I love it for its Christian meaning, as the thankful life is the Spirit-filled life (Ephesians 5:18-20).
I love it for its social benefit, as it’s a great time to reconnect with family, and reach out to others.
I love it for the food, fun, and football. The Lord truly gives us all things richly to enjoy (1 Timothy 6:17b).
And I love it for its historical depth. It depicts so well the Christian roots of our nation … the influences that helped shape our nation and its unique freedoms, blessings, and privileges.
One of my habits each Thanksgiving Day is to read the Thanksgiving Day Proclamation by our 16th President, Abraham Lincoln. In so many ways, it’s a remarkable declaration; it was made during the height of the Civil War, was boldly and unapologetically Biblical, and supremely Presidential.
I am including it here for your reflection, and if you feel so directed, for you to read on Thanksgiving Day before family and friends.
May God bless you, richly.
President Abraham Lincoln’s 1863 Thanksgiving Proclamation
It is the duty of nations as well as of men to own their dependence upon the overruling power of God; to confess their sins and transgressions in humble sorrow, yet with assured hope that genuine repentance will lead to mercy and pardon; and to recognize the sublime truth, announced in the Holy Scriptures and proven by all history, that those nations are blessed whose God is the Lord.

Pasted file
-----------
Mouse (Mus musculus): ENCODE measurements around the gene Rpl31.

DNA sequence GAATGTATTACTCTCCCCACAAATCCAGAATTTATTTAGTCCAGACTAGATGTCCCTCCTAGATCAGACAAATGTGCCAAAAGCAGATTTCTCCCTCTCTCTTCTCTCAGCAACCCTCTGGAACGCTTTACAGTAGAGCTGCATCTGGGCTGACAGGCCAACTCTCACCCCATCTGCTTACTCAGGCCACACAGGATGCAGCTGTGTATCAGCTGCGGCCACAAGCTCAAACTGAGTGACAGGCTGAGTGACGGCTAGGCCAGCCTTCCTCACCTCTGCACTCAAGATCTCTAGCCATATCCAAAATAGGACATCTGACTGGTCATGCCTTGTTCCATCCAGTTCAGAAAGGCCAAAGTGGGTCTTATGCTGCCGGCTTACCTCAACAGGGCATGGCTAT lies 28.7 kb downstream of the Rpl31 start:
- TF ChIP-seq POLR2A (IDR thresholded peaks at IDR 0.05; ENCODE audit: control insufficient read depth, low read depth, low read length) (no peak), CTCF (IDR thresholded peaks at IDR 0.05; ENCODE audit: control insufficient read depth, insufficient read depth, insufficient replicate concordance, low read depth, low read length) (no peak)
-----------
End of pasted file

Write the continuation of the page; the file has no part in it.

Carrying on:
We know that by His divine law, nations, like individuals, are subjected to punishments and chastisements in this world.
May we not justly fear that the awful calamity of civil war which now desolates the land may be a punishment inflicted upon us for our presumptuous sins, to the needful end of our national reformation as a whole people?
We have been the recipients of the choicest bounties of heaven; we have been preserved these many years in peace and prosperity; we have grown in numbers, wealth and power as no other nation has ever grown.
But we have forgotten God. We have forgotten the gracious hand which preserved us in peace and multiplied and enriched and strengthened us, and we have vainly imagined, in the deceitfulness of our hearts, that all these blessings were produced by some superior wisdom and virtue of our own.
Intoxicated with unbroken success, we have become too self-sufficient to feel the necessity of redeeming and preserving grace, too proud to pray to the God that made us.
It has seemed to me fit and proper that God should be solemnly, reverently and gratefully acknowledged, as with one heart and one voice, by the whole American people.
I do therefore invite my fellow citizens in every part of the United States, and also those who are at sea and those who are sojourning in foreign lands, to set apart and observe the last Thursday of November as a day of Thanksgiving and praise to our beneficent Father who dwelleth in the heavens.
October 3, 1863
(Lincoln’s papers, Library of America, 2:520-521)